Farming is always a practice in adaptability. Whether it’s changes in our climate or shifting vegetable demands from our community, we are always striving to adapt. After observing buying trends and requests at the farmers market, we decided to shift our crop plan for the remaining cooler months. For instance, we lowered the amount of mustard greens we were initially planning on seeding and increased the kale instead. Since we’ve had such a mild winter, we decided to lessen the amount of broccoli and cauliflower planted since they don’t perform as well in warmer conditions and can take longer to reach harvest maturity.
Though tomatoes might be the last thing on your mind in January, the time has come to start the seeds in the greenhouse! Since they were so popular last year with the community (and among our team), we seeded plenty of the Sun Gold variety. We also seeded Juliet and Granadero (both red plum varieties), Big Beef, BHN 871 (a golden-orange variety), and Indigo Cherry Drops. We’re excited to see how the Indigo Cherry Drops taste compared to our beloved Sun Golds.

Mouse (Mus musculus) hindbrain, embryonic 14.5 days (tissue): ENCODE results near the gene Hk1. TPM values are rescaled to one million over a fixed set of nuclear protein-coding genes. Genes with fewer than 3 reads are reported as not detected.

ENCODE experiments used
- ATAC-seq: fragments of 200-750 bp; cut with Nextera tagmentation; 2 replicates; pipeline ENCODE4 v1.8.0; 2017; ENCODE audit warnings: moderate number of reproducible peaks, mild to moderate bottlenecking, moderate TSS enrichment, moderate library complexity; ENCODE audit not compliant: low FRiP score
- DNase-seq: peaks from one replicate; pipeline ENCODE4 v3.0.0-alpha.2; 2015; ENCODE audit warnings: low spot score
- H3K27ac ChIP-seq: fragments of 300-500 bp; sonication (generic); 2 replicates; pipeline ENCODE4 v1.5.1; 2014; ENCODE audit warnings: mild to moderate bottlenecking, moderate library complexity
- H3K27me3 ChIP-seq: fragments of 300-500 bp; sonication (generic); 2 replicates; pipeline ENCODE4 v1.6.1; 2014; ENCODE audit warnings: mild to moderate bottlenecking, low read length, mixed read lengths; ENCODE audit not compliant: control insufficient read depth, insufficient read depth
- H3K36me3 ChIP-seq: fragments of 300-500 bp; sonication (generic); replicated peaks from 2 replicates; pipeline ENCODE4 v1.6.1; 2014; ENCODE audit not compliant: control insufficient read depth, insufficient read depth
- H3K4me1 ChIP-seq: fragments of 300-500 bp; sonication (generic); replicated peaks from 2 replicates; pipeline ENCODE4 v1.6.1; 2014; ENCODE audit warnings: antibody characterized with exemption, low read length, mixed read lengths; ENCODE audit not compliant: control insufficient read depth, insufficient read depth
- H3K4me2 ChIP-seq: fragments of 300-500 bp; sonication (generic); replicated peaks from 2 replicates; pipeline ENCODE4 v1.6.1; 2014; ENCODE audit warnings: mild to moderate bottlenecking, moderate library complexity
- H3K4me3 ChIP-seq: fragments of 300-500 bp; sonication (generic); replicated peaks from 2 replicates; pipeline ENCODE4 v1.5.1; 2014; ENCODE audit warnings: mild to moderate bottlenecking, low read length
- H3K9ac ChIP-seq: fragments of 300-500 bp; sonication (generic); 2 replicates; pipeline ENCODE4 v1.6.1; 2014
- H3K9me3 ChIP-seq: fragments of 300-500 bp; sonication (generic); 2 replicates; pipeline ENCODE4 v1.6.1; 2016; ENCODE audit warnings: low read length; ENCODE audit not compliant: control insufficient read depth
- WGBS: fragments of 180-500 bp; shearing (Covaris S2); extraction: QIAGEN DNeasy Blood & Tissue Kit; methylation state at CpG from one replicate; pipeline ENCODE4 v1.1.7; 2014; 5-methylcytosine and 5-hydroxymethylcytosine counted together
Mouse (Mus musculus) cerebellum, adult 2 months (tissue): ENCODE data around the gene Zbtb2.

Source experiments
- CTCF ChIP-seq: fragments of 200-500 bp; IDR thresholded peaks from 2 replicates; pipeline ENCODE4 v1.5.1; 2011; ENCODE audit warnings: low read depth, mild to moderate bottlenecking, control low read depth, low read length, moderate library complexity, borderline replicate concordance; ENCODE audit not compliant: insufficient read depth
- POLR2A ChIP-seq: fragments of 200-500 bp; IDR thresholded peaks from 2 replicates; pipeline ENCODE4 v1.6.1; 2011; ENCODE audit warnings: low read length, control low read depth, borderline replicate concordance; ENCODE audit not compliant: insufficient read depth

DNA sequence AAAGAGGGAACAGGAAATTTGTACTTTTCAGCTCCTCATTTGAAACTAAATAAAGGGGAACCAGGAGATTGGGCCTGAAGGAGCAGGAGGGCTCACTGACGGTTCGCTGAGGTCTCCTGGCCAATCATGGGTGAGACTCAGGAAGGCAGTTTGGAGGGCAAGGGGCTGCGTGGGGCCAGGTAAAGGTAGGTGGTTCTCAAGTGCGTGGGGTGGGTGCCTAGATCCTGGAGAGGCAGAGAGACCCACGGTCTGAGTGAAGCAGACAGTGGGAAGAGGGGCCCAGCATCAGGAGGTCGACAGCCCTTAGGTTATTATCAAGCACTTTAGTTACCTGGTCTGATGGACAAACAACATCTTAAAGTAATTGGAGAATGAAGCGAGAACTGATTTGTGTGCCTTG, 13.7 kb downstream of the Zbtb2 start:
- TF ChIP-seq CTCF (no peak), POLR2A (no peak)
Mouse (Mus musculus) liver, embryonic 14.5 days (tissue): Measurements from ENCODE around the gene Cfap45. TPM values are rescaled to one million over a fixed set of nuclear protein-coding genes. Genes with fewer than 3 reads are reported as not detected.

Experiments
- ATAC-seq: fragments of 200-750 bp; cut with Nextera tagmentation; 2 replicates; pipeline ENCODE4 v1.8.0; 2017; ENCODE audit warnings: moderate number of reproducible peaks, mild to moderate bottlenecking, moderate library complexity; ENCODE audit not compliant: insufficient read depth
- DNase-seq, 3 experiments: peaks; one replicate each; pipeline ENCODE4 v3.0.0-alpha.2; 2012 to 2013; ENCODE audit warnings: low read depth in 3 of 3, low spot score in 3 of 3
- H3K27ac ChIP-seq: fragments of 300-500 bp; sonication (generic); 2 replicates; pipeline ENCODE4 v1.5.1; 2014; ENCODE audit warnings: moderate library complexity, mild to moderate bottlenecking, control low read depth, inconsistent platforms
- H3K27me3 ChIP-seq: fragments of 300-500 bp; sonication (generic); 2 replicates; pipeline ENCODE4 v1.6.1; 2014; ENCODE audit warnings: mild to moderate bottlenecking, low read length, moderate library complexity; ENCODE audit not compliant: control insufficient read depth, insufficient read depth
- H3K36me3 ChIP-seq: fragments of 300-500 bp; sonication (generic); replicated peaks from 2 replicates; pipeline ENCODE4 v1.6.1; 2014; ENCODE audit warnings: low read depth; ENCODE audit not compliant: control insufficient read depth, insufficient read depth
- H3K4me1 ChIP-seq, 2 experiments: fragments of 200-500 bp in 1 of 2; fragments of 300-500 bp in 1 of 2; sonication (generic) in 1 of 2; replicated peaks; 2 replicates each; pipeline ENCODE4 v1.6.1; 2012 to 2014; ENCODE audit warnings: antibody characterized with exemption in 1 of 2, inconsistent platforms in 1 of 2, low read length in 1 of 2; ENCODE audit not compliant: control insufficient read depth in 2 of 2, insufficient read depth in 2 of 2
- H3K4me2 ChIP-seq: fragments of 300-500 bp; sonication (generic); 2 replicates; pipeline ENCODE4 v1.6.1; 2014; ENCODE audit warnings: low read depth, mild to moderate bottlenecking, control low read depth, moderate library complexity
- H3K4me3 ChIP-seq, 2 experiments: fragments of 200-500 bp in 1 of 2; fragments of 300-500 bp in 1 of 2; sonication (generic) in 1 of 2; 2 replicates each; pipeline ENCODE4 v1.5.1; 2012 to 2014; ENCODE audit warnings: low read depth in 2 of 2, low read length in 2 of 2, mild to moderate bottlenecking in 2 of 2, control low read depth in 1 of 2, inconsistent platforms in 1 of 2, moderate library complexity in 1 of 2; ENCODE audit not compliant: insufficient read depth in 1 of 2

If you were able to make it out to the market last weekend or the one before, you might have noticed our beautiful bunches of Rainbow Chard. The leaves themselves range from green to bronze with stems that are either white, pink, yellow, orange, or red. If you’ve ever wondered why beet greens look and taste strikingly similar to chard, it’s because they are the same genus and species (Beta vulgaris) but in different cultivar groups. When you’re cooking your chard, don’t throw out the stems! They’re delicious in their own right but can take longer than the greens to cook so make sure you add them to the pan first.